BOSTON The Harvard-educated son of disgraced Chinese political leader Bo Xilai defended his father against charges of taking bribes and having improper sexual relationships, saying he believed in his father's good character.
"Personally, it is hard for me to believe the allegations that were announced against my father, because they contradict everything I have come to know about him throughout my life," Bo Guagua said in a statement posted on the microblog site Tumblr.
"Although the policies my father enacted are open to debate, the father I know is upright in his beliefs and devoted to duty," he added. Bo confirmed the statement, posted on Saturday, with Reuters.
Since graduating from Harvard University in May with a master's degree in public policy, Guagua, 24, has kept a low profile, in contrast to reports earlier this year of a playboy lifestyle in the United States that created a firestorm on the Internet back in China.
The younger Bo's statement came a day after China's ruling Communist Party accused his father of abusing his power, taking huge bribes and other crimes.
Bo will be handed over for criminal investigation, state media reported on the latest phase in a scandal of murder and cover-ups that has shaken China's leadership. Bo had been seen as a strong contender to become a member of the powerful Standing Committee of the Chinese Communist Party Political Bureau later this year.
Bo's wife, Gu Kailai, and his former police chief, Wang Lijun, have both been jailed over the scandal stemming from the murder of British businessman Neil Heywood in the southwestern city of Chongqing, where Bo was Communist Party chief.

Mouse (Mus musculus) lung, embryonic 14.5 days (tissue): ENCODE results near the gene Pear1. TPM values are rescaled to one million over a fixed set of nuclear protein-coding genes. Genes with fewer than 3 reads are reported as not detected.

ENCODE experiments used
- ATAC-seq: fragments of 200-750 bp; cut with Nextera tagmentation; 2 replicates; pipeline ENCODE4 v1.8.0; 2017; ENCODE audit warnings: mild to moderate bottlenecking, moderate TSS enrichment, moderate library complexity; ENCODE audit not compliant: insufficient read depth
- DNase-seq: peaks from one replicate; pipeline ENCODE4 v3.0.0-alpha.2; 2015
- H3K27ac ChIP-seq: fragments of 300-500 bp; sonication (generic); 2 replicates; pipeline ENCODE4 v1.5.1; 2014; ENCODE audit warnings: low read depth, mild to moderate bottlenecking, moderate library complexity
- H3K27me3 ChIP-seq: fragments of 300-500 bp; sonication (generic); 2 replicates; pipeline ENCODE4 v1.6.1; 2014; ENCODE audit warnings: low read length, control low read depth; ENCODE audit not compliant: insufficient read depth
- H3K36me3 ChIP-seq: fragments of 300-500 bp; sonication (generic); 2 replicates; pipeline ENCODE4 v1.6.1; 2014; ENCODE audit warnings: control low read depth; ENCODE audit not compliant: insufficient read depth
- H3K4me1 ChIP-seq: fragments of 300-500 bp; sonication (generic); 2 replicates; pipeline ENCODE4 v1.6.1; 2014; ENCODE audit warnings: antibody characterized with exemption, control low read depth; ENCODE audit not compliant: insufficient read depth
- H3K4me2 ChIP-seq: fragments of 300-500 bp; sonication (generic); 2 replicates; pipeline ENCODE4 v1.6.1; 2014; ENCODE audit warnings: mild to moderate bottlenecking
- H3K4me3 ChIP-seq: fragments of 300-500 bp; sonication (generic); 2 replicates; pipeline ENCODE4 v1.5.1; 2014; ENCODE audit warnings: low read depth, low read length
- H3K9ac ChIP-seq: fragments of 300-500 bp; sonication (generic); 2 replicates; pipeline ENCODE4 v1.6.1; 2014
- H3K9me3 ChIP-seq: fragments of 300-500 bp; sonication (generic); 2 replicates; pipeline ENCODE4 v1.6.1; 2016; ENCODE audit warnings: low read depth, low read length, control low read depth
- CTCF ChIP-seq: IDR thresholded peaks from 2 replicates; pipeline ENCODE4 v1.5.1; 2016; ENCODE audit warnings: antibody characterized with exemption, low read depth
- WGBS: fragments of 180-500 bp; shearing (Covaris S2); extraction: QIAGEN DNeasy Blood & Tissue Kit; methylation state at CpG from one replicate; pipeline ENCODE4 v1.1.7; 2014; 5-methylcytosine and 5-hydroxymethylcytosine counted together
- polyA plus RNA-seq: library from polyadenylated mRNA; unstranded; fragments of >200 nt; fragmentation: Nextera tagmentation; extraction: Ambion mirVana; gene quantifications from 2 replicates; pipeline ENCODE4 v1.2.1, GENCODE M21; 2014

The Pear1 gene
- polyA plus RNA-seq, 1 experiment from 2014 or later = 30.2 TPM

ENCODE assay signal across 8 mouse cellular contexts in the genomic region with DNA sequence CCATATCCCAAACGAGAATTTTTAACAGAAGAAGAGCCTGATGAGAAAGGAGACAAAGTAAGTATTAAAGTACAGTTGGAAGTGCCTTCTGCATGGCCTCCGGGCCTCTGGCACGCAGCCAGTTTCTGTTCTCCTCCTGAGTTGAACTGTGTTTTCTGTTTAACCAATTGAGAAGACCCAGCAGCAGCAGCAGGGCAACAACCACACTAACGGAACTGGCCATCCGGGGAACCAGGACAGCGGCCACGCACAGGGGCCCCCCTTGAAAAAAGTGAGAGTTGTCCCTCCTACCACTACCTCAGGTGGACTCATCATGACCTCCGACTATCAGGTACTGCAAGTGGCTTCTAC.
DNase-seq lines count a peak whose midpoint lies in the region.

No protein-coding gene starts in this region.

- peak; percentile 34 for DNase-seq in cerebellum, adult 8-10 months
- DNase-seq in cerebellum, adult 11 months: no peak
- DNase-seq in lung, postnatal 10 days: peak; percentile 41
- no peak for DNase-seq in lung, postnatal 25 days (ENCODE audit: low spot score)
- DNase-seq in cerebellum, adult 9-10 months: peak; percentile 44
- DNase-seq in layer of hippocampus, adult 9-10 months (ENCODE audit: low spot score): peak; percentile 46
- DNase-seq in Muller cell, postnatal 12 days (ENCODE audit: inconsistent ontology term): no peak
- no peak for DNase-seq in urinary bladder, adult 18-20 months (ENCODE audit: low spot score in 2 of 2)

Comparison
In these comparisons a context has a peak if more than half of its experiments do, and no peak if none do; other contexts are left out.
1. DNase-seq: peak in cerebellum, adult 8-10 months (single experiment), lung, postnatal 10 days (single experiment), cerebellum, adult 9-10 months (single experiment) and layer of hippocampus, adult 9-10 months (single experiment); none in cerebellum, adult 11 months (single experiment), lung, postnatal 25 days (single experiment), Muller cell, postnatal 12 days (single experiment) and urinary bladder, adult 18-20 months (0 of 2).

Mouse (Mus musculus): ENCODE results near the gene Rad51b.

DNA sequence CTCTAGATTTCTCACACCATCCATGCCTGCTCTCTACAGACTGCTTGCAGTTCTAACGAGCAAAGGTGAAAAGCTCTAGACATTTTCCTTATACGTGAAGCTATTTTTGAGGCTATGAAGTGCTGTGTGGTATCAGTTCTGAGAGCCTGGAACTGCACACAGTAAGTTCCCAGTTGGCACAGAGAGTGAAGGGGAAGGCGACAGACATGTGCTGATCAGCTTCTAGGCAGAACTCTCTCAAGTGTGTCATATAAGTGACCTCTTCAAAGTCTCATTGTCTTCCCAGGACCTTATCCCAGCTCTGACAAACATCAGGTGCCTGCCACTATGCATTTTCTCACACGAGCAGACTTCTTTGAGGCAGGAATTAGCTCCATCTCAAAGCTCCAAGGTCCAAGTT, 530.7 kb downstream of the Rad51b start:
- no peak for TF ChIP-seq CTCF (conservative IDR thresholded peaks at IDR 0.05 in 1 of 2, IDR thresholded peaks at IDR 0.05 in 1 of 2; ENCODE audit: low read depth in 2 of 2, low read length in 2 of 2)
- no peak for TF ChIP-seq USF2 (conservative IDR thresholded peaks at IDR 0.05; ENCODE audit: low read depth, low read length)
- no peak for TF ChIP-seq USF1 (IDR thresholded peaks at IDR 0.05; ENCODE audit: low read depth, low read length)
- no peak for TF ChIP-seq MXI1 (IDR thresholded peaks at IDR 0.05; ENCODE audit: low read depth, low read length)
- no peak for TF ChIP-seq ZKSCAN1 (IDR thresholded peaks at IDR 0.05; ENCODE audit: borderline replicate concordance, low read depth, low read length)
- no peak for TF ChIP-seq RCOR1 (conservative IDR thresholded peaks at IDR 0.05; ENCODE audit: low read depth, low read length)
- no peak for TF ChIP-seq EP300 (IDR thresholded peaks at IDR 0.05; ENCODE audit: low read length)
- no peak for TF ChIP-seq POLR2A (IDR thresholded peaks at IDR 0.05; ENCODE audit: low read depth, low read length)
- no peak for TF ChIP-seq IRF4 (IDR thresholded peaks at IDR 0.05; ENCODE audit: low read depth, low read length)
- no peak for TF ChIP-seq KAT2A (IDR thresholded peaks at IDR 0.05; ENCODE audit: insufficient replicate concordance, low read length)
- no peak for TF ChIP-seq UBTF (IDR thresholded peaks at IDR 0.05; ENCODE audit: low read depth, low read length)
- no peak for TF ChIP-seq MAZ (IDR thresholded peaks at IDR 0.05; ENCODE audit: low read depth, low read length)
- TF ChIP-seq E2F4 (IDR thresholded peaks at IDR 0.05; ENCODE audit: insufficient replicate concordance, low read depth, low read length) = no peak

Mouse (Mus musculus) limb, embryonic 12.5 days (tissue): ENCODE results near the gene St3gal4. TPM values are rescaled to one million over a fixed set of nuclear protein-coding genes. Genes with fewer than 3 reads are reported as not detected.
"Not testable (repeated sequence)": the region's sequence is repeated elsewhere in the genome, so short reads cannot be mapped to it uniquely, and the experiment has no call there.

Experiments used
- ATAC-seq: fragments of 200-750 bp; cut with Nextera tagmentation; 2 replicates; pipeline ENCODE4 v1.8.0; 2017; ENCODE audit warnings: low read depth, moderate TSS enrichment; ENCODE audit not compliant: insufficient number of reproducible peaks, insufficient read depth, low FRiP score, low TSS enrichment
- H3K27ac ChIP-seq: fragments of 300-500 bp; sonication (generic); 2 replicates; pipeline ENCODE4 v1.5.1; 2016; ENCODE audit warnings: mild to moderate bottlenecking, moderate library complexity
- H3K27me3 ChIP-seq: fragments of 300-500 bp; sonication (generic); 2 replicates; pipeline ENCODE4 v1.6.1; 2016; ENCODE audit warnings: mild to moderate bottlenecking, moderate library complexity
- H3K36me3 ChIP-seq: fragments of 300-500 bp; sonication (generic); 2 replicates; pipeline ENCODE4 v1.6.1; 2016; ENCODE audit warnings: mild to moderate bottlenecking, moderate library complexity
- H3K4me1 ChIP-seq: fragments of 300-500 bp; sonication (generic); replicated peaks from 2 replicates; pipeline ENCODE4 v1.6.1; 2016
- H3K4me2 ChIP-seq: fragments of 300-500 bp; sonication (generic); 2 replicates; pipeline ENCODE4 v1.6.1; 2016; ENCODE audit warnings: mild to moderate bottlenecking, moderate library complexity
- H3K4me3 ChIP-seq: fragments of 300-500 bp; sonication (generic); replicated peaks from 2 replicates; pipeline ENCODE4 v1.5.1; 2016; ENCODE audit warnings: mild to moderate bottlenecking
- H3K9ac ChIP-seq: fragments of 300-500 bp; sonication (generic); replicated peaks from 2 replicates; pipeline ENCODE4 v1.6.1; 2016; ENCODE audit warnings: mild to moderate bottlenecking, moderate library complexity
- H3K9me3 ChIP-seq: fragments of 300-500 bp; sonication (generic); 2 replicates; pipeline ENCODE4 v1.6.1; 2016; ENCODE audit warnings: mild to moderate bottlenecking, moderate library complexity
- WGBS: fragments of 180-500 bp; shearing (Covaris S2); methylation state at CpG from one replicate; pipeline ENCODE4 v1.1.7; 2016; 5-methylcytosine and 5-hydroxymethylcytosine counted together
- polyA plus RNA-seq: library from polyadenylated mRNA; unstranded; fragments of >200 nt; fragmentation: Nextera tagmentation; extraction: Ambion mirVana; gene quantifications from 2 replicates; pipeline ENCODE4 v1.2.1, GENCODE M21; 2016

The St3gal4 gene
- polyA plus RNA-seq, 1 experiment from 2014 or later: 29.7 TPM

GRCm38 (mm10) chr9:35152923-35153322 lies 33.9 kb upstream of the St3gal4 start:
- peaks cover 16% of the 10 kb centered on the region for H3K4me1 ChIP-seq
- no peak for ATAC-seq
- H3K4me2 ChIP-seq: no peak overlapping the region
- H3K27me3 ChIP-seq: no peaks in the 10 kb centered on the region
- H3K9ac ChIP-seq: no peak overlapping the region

At her trial on August 9, Gu admitted to poisoning Heywood last November.
Gu and Heywood got into a dispute over a soured real estate deal, according to the official Xinhua news agency. Gu said she believed Heywood threatened Guagua's personal safety.
"I suffered a mental breakdown after learning that my son was in jeopardy," Gu said, according to official accounts.
Last week's government statement carried by Xinhua said that in the murder scandal, Bo "abused his powers of office, committed serious errors and bears a major responsibility".
Bo has been expelled from the party as well as the elite decision-making Politburo and Central Committee.
Guagua is the only child of Bo and Gu. Though his friends and acquaintances say he would like to challenge the negative perception of his parents more forcefully, Guagua has said very little publicly because he fears it could only make matters worse.
"He has always taught me to be my own person and to have concern for causes greater than ourselves," Guagua said in his statement. "I have tried to follow his advice. At this point, I expect the legal process to follow its normal course, and I will await the result."
This past summer Guagua traveled along the Maine coast and visited Westchester County in New York, according to friends and acquaintances. He has been somewhat isolated, though, as he takes stock of his uncertain future. Friends said Guagua has had little or no communication with his mother since March, shortly before she was accused of murder. Communication with his father has been intermittent at best, they said.
Several friends and acquaintances interviewed said they did not want their names used because they fear fallout from being associated with the biggest scandal in Chinese politics in more than two decades.
"The whole thing is just radioactive," one of Guagua's friends told Reuters. "He's under tremendous pressure."
In private, Guagua, who declined to comment for this story, has told friends his father did not flirt with the extremism exhibited by Mao Zedong during China's 1966-76 Cultural Revolution.
According to Guagua's accounts to friends, Bo Xilai encouraged the singing of so-called red songs, but only as a means to promote unity and morality in Chongqing, a sprawling municipal district of about 30 million people that is wracked with street crime and other forms of corruption.
Bo Xilai promoted the reading of Maoist poems, but he also referenced the works of Thomas Jefferson, friends said, relating conversations with Guagua.
In August, Guagua bristled at the suggestion that his father may have given him documents as a sort of insurance policy against his enemies in the Communist Party.
"My father has no need for any such things because he has always been aboveboard, regardless of how people who don't know him can speculate," he said in an email exchange with Reuters.
(Editing by Jackie Frank)